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Tuesday, December 29, 2020

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St. Thomas Becket

1 John 2:3-11
Psalm 96:1-3, 5-6
Luke 2:22-35

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his birth and our deaths

“Now, Master, You can dismiss Your servant in peace.” —Luke 2:29

Simeon told the Lord, His Master, that he was ready to die now that he had seen Jesus alive. This points out the connection between our deaths and Jesus’ birth. The Church emphasizes this connection by celebrating the deaths of St. Thomas Becket today, the Holy Innocents yesterday, and St. Stephen on the second day of Christmas.

Jesus’ birth and our deaths go together because Jesus has revealed to us that our deaths are births into the eternal life of heaven (see Rm 6:8). Death is not the end of life, but the end of earthly limitations on life. “Now we see indistinctly, as in a mirror; then we shall see face to face. My knowledge is imperfect now; then I shall know even as I am known” (1 Cor 13:12).

Death in Jesus is the birth into perfect life — a life greater than we can ever see, hear, or conceptualize (1 Cor 2:9). Our earthly life is comparable to being in the womb. In the womb, we are truly human beings; we can experience God (see Lk 1:41); we can know love, be nourished, and grow. However, when we are born, a whole new world opens up for us. Death is the birth by which we are transferred from the womb of earthly life to the light of heavenly life. We know this because we know Life itself, Jesus Christ, the Baby born at Bethlehem.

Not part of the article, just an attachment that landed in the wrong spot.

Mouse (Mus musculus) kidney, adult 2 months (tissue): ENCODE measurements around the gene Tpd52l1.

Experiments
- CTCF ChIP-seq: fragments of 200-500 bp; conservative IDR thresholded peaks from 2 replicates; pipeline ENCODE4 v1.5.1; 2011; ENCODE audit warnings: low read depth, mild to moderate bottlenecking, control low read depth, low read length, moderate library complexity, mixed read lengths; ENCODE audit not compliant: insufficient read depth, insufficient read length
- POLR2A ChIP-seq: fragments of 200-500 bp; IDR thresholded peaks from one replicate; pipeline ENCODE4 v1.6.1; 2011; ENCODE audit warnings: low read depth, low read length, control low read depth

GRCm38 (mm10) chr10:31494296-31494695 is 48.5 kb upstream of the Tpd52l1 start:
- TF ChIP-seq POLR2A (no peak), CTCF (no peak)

Prayer:  Father, may I not abort myself by sin.

Promise:  “The darkness is over and the real light begins to shine.” —1 Jn 2:8

Praise:  St. Thomas studied law and became Chancellor of England. As Archbishop of Canterbury, he defended the Church against King Henry II’s unorthodox innovations. Shortly after, Henry ordered Thomas’ assassination.

Reference:  (For a related teaching on Am I Going to Heaven?, order, listen to, or download our CD 54-3 or DVD 54 on our website.)

Rescript:  "In accord with the Code of Canon Law, I hereby grant the Nihil Obstat for One Bread, One Body covering the period from December 1, 2020 through January 31, 2021. Most Reverend Joseph R. Binzer, Auxiliary Bishop, Vicar General, Archdiocese of Cincinnati, Cincinnati, Ohio January 14, 2020"

The Nihil Obstat ("Permission to Publish") is a declaration that a book or pamphlet is considered to be free of doctrinal or moral error. It is not implied that those who have granted the Nihil Obstat agree with the contents, opinions, or statements expressed.